Once again, the hero was a successful white male professional—an attorney played by Michael Douglas—with the added frisson of him now being a philanderer: When Douglas’ Dan Gallagher hooks up with Alex Forrest (Glenn Close), it’s behind his wife’s back, a detail that screenwriter James Dearden uses rather diabolically to make the latter even more of a villainess. She’s not just a woman scorned, she’s also a homewrecker. (Alex doesn’t ask Dan to play “Misty” for her, but she does obsessively listen to Puccini’s “Madame Butterfly”—on top of it all, she’s a culture vulture, too).

Nominated for six Oscars and famously panned by Pauline Kael—who detected amidst its trashy plot particulars a distinct strain of Reagan-era family-values moralizing—‘Fatal Attraction’ was the sort of gigantic, demographic-crossing commercial smash that begs for imitators. In short order, a number of movies appeared that took its basic tropes and reconfigured them to suit every possible taste and proclivity. By way of inventory, these include (but are not limited to):

  • A meet-cute between two attractive, upwardly mobile strangers.
  • A subsequent romantic fling (hot-sex-on-top-of-kitchen-sink optional).
  • One partner’s growing suspicions that their lover is not right in the head (or else hiding some dark secret about their past).
  • A conversation in which they disclose their fears to a friend (whose reward for lending an ear is getting murdered by the villain).
  • A final confrontation in which the hero/heroine vanquishes the threat once and for all (at least until the here-we-go-again-epilogue in which the villain is shown flirting with another potential victim).

The variations were endless. ‘Single White Female’ (1991) reimagined ‘Fatal Attraction’ within the (sleazily slippery) boundaries of a distaff roommate relationship; ‘The Crush’ (1993) tweaked ‘Lolita’ (1962) into the tale of a writer preyed upon by a nymphomaniacal nymphet (instead of the other way around); the truly screwy ‘The Temp’ (1993) presented a corporate striver accosted by his ambitious, short-skirted office underling (played by Lara Flynn Boyle, whose victims include Faye Dunaway, a symbolic passing of the crazed-career-woman torch that has to be seen to be believed).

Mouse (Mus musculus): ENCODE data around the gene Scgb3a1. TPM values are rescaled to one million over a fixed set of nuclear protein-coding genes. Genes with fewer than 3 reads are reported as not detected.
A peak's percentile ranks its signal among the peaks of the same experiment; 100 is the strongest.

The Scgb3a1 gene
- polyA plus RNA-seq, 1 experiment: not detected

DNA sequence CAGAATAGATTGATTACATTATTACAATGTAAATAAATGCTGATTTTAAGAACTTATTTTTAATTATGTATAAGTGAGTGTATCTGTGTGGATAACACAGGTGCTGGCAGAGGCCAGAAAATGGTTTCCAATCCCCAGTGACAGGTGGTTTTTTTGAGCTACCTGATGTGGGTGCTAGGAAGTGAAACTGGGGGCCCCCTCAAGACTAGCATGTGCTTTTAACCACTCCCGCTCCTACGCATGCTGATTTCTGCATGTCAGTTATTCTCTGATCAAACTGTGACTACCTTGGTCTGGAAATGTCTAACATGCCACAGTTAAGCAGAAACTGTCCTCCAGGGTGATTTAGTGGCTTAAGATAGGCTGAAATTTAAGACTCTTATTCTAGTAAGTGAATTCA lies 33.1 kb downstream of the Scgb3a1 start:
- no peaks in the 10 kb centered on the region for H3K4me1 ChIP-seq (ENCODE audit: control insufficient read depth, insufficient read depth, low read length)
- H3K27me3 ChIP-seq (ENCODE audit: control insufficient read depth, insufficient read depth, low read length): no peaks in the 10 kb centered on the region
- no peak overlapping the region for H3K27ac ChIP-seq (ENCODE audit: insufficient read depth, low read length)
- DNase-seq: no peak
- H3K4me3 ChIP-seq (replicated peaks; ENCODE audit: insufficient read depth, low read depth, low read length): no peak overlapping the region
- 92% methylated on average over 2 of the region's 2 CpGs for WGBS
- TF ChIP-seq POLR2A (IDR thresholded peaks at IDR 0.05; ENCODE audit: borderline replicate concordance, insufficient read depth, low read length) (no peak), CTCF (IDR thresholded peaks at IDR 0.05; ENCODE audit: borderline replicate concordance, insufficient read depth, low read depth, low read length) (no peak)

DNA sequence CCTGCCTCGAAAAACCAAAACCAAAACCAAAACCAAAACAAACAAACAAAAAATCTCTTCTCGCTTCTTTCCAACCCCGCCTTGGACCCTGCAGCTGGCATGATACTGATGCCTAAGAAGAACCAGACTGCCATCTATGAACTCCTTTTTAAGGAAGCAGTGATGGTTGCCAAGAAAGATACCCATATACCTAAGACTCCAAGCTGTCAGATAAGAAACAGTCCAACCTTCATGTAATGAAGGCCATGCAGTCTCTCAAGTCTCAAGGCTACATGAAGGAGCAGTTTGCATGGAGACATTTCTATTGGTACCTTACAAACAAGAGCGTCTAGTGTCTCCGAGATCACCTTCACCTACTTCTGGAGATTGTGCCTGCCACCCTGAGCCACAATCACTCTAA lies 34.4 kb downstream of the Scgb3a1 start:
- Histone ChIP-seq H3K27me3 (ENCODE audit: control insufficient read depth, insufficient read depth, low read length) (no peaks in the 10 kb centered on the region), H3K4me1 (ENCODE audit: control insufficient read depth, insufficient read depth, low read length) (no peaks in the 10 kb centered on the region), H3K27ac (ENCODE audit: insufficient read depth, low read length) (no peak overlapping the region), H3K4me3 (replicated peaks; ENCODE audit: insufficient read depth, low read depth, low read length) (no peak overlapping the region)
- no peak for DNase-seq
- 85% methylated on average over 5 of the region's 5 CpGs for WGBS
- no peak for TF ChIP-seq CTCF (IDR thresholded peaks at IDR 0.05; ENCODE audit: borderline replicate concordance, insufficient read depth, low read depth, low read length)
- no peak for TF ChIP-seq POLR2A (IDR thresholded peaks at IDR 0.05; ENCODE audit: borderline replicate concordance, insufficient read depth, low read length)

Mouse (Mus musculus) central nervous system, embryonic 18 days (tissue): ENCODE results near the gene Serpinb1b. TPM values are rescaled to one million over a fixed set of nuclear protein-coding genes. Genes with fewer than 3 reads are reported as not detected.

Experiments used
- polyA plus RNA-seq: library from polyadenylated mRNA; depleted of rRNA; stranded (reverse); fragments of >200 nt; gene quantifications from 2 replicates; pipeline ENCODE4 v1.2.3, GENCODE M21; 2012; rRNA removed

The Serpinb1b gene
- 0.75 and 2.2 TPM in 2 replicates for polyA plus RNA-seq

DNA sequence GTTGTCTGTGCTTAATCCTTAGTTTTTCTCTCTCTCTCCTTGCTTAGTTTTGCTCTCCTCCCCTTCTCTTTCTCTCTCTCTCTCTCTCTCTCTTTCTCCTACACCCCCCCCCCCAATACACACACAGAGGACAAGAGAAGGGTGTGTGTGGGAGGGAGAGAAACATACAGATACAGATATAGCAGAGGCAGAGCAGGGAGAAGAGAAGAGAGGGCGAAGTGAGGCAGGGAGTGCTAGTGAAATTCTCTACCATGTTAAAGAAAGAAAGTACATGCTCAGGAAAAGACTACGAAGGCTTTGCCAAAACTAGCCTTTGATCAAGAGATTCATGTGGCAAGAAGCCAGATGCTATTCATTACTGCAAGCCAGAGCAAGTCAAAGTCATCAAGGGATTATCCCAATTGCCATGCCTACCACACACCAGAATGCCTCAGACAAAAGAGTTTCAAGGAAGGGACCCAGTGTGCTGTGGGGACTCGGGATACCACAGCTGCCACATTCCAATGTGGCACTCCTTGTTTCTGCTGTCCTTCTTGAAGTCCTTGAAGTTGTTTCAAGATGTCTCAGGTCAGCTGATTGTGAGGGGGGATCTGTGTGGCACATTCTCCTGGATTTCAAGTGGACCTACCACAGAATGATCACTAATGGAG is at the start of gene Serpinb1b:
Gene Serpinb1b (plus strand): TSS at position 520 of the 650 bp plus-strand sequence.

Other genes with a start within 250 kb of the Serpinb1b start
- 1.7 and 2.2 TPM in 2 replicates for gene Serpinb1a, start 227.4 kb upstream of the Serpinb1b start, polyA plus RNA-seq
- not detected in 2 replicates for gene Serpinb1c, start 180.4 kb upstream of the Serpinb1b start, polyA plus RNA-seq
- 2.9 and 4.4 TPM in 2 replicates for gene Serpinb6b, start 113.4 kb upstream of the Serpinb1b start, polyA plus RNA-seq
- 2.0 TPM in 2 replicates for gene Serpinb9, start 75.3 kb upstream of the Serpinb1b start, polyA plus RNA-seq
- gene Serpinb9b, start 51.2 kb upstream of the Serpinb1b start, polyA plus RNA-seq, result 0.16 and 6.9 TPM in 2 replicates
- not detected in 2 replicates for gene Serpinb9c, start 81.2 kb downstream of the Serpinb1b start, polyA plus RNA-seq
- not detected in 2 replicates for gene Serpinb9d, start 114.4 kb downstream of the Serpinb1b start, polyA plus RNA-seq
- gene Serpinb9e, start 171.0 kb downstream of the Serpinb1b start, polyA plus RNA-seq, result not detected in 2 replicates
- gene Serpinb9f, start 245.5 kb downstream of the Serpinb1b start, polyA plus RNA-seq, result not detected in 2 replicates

By the time that Jim Carrey was making bedroom eyes at Matthew Broderick all through ‘The Cable Guy’ (1996)—a film whose pitch-perfect if ultimately timid generic satire was obscured by media hype over its inflated budget—it was clear that Hollywood had exhausted the possibilities of playing this sort of stuff straight. The cycle continued anyway; the campy vibe of movies like ‘Swimfan’ (2002) (‘Fatal Attraction’ for teenagers ... and swimming), ‘The Roommate’ (2011) (‘Single White Female’ for pre-teens) and ‘Obsessed’ (2009)—which climaxes with a defiant Beyonce Knowles dropping a chandelier on the would-be-usurping white girl who tried to steal her husband—are every bit as suggestive of its post-modern cultural moment as the ardently reactionary ending of ‘Play Misty for Me.’

Based on its hilariously dopey trailers (“I love your mother’s cookies!” chirps Ryan Guzman to one of Lopez’s kids, who is hopefully not old enough to understand what a double entendre is), ‘The Boy Next Door’ certainly looks like it falls on the self-conscious side of the divide. But its particular variation on the ‘Play Misty’ model is intriguing. In comedies and dramas alike, sexualized middle-aged women are presented as predatory creatures—exiles from Cougartown—so flipping the script to have the 45-year-old Lopez cast as the object of unwelcome advances from a baby-faced man (the 27-going-on-18-year-old ‘Step Up’ refugee Guzman) is resonant, even if it dubiously implies that this uncharacteristically gender-flipped May-December fixation is a sign of aberrant pathology. (Lopez already did a ‘Fatal Attraction’ knockoff, 2002’s ‘Enough,’ where she learned krav maga and kicked the crap out of her abusive husband.)

There’s something a bit Norman Bates-ish about this mommy-dearest scenario: Poor Norman was also the boy next door, even if his was the only house for miles around. It’s probably fair to say that J. Lo’s comeback vehicle will also not be the artistic equivalent of ‘Psycho,’ or even ‘Play Misty for Me.’ But in the doldrums of January, we’d definitely settle for ‘The Temp.’